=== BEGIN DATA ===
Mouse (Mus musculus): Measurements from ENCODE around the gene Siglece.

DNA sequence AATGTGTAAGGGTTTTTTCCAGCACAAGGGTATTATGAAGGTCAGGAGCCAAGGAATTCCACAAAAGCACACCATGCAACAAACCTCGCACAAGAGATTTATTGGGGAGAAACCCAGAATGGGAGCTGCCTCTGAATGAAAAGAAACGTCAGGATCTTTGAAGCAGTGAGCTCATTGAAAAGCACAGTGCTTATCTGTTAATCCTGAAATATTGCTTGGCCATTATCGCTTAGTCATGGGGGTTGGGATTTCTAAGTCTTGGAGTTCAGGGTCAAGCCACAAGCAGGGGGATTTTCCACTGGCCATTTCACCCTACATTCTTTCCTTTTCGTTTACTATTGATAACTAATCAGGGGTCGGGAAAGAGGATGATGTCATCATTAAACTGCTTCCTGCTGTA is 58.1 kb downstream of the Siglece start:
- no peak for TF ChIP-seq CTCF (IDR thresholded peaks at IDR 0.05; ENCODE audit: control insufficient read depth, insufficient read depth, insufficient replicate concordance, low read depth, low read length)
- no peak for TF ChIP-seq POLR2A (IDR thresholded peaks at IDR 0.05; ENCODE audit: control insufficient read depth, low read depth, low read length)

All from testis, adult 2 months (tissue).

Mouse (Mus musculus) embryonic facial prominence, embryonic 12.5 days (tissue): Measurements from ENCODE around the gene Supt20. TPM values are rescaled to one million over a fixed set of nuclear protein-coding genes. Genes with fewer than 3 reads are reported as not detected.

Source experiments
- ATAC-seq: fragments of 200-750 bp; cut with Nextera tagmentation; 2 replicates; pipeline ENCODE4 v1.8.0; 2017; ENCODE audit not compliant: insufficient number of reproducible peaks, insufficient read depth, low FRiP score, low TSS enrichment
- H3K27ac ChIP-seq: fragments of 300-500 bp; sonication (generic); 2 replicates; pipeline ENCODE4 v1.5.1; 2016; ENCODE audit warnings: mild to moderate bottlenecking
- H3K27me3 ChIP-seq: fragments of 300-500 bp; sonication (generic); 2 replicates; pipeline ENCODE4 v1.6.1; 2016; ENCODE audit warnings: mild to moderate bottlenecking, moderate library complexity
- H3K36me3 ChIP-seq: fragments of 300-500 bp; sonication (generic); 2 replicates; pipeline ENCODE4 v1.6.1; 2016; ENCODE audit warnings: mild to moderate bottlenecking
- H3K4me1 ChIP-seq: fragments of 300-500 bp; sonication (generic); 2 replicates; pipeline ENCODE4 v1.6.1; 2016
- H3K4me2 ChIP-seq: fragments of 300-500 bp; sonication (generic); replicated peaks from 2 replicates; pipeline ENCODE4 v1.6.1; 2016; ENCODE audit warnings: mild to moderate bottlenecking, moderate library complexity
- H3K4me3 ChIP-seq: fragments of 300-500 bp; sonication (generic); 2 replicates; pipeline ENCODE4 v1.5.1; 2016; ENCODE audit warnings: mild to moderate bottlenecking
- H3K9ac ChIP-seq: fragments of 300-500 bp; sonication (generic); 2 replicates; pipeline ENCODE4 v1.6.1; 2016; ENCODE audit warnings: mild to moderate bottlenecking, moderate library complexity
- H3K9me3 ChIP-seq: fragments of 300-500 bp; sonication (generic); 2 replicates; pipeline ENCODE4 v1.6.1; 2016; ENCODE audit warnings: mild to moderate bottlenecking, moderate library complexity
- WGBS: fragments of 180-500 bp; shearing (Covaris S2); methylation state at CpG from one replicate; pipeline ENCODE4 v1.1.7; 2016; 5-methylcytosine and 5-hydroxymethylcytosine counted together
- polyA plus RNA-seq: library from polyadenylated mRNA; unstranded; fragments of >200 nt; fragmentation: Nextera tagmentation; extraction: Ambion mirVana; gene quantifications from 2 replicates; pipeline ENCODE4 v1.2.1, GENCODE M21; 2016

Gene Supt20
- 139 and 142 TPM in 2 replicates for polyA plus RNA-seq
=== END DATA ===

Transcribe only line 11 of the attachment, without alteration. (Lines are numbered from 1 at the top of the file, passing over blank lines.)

- H3K36me3 ChIP-seq: fragments of 300-500 bp; sonication (generic); 2 replicates; pipeline ENCODE4 v1.6.1; 2016; ENCODE audit warnings: mild to moderate bottlenecking